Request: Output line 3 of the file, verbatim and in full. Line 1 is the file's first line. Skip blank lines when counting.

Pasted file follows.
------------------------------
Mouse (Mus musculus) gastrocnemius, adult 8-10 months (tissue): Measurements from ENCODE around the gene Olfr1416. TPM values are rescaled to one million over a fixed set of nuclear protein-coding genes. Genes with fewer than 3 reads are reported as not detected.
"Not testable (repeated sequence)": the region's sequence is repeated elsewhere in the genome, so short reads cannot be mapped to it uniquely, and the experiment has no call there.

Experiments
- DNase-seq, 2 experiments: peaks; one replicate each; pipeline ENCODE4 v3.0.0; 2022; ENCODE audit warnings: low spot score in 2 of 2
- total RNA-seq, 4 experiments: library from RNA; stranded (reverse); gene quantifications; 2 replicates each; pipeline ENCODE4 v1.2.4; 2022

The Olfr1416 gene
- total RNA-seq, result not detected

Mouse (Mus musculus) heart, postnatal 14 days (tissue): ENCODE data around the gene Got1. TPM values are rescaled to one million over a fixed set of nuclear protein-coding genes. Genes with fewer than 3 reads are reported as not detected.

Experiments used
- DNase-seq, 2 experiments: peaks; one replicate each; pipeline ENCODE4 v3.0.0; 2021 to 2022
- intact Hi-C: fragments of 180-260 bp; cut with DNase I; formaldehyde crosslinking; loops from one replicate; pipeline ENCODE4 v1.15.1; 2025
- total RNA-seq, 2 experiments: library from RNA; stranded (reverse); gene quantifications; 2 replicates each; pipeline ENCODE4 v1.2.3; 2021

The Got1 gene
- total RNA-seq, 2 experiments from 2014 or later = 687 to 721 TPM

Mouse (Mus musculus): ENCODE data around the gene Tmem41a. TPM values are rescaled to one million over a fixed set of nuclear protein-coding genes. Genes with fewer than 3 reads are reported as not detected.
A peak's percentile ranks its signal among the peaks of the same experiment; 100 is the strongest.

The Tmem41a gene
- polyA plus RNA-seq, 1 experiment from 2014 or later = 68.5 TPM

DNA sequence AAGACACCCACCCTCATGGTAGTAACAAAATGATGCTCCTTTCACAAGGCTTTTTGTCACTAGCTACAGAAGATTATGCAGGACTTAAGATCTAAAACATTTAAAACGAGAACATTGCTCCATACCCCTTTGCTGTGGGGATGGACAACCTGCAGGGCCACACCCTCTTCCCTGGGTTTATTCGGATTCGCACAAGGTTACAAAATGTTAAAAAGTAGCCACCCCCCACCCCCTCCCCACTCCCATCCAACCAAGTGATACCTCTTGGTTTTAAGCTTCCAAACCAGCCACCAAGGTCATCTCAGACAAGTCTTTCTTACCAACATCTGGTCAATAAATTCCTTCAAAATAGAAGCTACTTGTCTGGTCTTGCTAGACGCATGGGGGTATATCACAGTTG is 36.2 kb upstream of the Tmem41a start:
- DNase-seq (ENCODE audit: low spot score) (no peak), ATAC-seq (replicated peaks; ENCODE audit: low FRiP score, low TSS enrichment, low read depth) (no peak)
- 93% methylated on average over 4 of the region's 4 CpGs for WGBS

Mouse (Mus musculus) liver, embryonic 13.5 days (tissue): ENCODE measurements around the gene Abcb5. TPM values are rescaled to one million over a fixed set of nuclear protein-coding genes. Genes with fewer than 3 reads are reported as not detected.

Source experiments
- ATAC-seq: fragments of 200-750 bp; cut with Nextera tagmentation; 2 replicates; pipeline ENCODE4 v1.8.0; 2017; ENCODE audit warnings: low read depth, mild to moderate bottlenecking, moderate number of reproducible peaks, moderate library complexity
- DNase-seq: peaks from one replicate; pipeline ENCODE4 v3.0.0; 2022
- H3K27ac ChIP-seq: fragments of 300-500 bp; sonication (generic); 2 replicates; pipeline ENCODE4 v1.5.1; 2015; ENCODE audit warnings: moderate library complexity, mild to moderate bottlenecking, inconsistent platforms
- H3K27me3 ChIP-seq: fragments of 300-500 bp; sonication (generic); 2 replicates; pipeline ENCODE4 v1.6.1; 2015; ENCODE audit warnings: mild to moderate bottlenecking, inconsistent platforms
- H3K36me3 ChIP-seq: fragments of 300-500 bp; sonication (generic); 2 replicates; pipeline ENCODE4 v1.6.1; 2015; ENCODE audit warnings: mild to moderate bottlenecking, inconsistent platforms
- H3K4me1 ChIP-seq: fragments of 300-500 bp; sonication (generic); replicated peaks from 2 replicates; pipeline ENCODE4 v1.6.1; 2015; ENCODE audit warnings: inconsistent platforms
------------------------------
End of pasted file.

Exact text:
Experiments